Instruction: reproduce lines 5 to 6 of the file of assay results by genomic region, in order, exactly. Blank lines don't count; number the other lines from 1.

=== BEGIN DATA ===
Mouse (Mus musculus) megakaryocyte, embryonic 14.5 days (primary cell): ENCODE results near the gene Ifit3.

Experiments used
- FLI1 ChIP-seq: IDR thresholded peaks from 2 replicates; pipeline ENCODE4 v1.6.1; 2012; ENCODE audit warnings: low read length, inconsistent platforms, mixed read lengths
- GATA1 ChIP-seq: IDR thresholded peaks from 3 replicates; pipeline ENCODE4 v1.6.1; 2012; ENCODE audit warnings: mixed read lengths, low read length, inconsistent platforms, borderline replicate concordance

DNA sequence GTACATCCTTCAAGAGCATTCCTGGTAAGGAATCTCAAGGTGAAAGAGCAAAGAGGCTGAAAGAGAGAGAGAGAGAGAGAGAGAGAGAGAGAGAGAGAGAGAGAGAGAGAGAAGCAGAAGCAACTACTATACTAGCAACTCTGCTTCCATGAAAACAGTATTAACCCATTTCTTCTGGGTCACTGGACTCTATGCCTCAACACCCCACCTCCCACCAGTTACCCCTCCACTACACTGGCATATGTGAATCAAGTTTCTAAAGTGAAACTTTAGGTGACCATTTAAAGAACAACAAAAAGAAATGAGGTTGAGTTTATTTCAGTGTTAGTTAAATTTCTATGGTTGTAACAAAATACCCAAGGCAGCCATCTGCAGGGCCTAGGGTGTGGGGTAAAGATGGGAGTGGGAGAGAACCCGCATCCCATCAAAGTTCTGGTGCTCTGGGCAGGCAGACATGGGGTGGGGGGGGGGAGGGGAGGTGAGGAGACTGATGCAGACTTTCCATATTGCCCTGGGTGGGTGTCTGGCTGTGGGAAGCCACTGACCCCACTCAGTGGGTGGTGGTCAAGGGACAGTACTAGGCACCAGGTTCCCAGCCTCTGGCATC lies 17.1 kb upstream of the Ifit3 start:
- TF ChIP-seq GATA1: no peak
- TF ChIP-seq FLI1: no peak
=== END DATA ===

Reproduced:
DNA sequence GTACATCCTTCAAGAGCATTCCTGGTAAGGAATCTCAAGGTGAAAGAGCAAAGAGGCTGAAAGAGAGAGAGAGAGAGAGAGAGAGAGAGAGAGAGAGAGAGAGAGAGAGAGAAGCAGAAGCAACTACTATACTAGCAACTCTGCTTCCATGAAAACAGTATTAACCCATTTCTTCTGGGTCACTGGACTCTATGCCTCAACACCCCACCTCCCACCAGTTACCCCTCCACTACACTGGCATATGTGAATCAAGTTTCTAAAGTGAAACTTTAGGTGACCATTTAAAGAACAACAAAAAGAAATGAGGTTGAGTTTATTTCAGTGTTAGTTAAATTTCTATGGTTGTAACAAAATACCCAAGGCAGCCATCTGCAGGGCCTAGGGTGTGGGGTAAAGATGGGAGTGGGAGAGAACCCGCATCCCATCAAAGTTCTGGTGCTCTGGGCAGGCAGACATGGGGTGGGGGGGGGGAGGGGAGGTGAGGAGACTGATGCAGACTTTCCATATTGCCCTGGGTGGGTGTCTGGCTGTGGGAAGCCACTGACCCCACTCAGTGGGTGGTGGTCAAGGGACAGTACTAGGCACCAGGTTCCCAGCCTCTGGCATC lies 17.1 kb upstream of the Ifit3 start:
- TF ChIP-seq GATA1: no peak